THE EXPANSE – Season 1 Episodes 2-4 – SPOILERS
The main characters of this story, Jim Holden (Steven Strait) and Detective Miller (Thomas Jane), have yet to meet. Miller is on Ceres Station acting all Phillip Marlowe and looking for Julie Mao (Florence Faivre), the rebellious daughter of a wealthy Lunar family. Holden has been captured by Martians after publicly accusing them of destroying his ship (they didn’t). Holden was not on the ship when it was destroyed because he was on a mission to rescue the Scopuli, a freighter on which (Miller finds out) Julie had booked passage. So they will probably run into one another soon. once the audience has been sufficiently educated in the ways of 23rd century human civilization.
The vision of the future presented by THE EXPANSE may be a bit depressing, but the show does present a scientifically accurate view of what it would be like to live and work in space. It is not boring and does not, as a rule, insult the viewer’s intelligence. A previous post questioned how an approximation of earth-normal gravity was maintained on Ceres Station. It is now clear that the station creates the effect of gravity by rotation. (Miller pours booze into a glass from a distance at one point in the episode and the liquid descends in an arc.) Most of the time, the pouring of liquids is done with the two containers in contact.
Some interesting characters turned up in these three episodes. One wonders if Julie Mao is supposed to represent the 23rd century’s version of a Maoist. We shall see. Jean Yoon was very effective as captain of the Martain flagship Donnager, but alas, she is no more, having gone down (up?) with her ship. Greg Bryk of BITTEN entered the cast as Lopez and he was the only crew member of the Donnager to survive.
The science in THE EXPANSE is handled pretty well, but some things are bothersome. The magnetic boots, for instance, have what appears to be an LED display on the heel. Whatever this is supposed to indicate, why put it there, where the wearer cannot very easily see it?
One of the bits of tech we’ve been shown (in episode two) is a portable voice synthesizer that can mimic anyone’s voice print. (Miller uses it to get into Julie Mao’s computer files.) That is probably the reason that the Donnager‘s self-destruct sequence was not activated by the voices of Captain Yao and her First Officer, but instead by plugging physical keys into a console and activating them with thumbprints (not a very secure procedure. One of the command officers might lose the key, or have it stolen, and thumbprints are easy to fake even in the 21st century). No system is perfect, but STAR TREK’s system of three separate voice prints coupled with three distinct passwords seems superior to keys and thumbprints.
BOUILLOTTE DEALER: “They’re trying to thirst us out. Mars and Earth.
The water shipment’s not late. They’re holding it back.”
DETECTIVE MILLER: “You seem pretty sure about that.”
BOUILLOTTE DEALER: “Water means life. One shipment late, you got protests.
Two shipments late, you got dead people in the street. And it’s gonna get worse. Mark my words.”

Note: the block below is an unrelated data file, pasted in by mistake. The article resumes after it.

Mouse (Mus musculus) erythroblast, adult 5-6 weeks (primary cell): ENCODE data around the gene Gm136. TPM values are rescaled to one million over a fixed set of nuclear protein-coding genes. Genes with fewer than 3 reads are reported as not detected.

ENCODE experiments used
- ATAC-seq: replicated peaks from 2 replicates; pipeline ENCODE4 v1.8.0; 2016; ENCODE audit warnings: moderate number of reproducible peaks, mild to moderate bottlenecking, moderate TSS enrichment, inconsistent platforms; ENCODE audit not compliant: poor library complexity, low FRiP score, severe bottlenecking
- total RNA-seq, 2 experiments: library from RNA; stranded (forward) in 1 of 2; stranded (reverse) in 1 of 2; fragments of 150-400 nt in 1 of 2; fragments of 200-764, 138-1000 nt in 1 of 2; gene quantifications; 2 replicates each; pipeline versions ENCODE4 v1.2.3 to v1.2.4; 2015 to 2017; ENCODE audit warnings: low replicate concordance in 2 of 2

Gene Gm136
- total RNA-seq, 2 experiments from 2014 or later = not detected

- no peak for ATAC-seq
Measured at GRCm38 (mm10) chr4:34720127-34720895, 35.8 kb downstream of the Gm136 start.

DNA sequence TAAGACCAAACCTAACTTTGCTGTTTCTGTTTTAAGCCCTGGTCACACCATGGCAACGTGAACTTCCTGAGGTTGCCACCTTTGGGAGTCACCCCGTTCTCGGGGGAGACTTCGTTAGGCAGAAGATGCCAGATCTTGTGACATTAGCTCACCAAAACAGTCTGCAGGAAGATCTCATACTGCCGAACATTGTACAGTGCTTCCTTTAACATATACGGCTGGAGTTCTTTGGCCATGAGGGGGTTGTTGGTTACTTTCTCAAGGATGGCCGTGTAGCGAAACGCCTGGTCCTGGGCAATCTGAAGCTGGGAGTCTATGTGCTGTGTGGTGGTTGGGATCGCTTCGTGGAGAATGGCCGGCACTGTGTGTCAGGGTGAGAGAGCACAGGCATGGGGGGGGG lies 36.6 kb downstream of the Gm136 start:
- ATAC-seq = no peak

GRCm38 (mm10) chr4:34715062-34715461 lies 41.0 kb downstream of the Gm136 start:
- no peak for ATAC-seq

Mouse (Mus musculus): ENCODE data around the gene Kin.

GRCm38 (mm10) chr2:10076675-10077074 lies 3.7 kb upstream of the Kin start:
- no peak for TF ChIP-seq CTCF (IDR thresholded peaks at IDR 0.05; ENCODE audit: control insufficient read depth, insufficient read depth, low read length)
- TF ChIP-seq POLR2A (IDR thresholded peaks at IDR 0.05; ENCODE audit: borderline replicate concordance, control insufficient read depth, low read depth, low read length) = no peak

Here’s what is hard to understand about the street hustler’s theory. Ceres Station is (or should be) a closed system. All the water must be continuously recycled. For a fixed population, a fixed amount of water in the system should be necessary. Once that amount of water is delivered to the station, only minimal augmentation should be required to compensate for loss due to system inefficiency, or to an increase in the station’s population. What are they doing with the water that makes them need continual shipments? They could be electrolyzing the stuff to make oxygen, but the cultivation of plant life is a much more efficient way to replenish the oxygen supply. Even if someone did steal some water, as long as they used it on the station, it would be recycled back into the system.
OBSERVATION:Craig Henry‘s character is credited as a bouillotte dealer. Clearly, that 18th century precursor to poker is supposed to be a futuristic substitute for Three-card Monte, but how the rules of bouillotte can be adapted to this purpose is unclear.
Sara Mitich (Gia) was Lillian Moss, Dr. Grace’s lover for ten episodes of MURDOCH MYSTERIES until she was killed off in episode 9.3. She will be Tina in the science fiction drama SYNCHRONICITY, about Lou, a struggling punk rock photographer, and a brilliant physicist named Alan who claims to have solved the time travel paradox. Lou gets caught up in her budding flirtation with Alan, until she realizes Alan’s future self has been manipulating them both.
Craig Henry (bouillotte dealer) worked as a stunt guy in the Killjoys episode Enemy Khlyen, and was one of the zombies in LOST GIRL episode 4.11 (End of a Line). He is The Beast in THE FRENCH DRAGON, an action-oriented romantic comedy due out next year about a good-natured French stuntman who travels to Toronto for the first time to meet his backpacking Canadian girlfriend, only to find her in serious trouble. Director Chris Power described the film as a cross between BLOODSPORT and RUSH HOUR, but would elaborate no further.
Andrew Rotilio (Diogo) stars as Luke in THE HOTEL DIEU, which has been winning film festival awards since its premiere last May at San Tropez. Luke’s world is turned around by an accident that nearly kills him and takes away his sight. With the help of the people he meets at The Hotel Dieu hospital, he begins a long road to recovery. A trailer is available on YouTube.